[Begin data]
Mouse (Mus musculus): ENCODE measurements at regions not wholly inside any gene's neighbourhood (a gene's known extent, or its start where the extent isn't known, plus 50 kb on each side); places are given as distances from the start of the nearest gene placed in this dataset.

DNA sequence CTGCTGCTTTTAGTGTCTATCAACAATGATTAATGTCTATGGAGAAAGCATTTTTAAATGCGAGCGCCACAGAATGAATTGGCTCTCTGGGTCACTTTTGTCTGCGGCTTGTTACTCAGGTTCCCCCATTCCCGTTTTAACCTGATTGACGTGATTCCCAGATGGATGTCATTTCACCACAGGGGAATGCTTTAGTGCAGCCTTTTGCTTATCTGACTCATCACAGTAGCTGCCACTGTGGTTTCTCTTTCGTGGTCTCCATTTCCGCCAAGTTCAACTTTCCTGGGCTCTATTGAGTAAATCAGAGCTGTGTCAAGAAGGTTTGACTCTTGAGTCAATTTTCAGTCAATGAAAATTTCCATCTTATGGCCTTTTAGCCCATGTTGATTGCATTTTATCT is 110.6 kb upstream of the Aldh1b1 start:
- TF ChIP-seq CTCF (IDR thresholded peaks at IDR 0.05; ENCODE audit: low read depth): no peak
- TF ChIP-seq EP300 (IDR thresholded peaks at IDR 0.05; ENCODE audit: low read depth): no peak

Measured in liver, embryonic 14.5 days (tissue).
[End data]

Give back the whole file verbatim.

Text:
Mouse (Mus musculus): ENCODE measurements at regions not wholly inside any gene's neighbourhood (a gene's known extent, or its start where the extent isn't known, plus 50 kb on each side); places are given as distances from the start of the nearest gene placed in this dataset.

DNA sequence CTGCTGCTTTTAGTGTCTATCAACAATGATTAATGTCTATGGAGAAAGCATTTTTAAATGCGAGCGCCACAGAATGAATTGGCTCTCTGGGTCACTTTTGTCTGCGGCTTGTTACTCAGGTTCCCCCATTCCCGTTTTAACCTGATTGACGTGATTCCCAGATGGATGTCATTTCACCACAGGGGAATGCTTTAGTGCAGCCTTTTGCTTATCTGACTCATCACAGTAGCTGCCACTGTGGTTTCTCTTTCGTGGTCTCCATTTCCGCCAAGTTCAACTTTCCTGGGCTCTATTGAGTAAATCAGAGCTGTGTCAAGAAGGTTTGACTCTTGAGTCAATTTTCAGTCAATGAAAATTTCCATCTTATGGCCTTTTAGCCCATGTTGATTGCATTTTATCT is 110.6 kb upstream of the Aldh1b1 start:
- TF ChIP-seq CTCF (IDR thresholded peaks at IDR 0.05; ENCODE audit: low read depth): no peak
- TF ChIP-seq EP300 (IDR thresholded peaks at IDR 0.05; ENCODE audit: low read depth): no peak

Measured in liver, embryonic 14.5 days (tissue).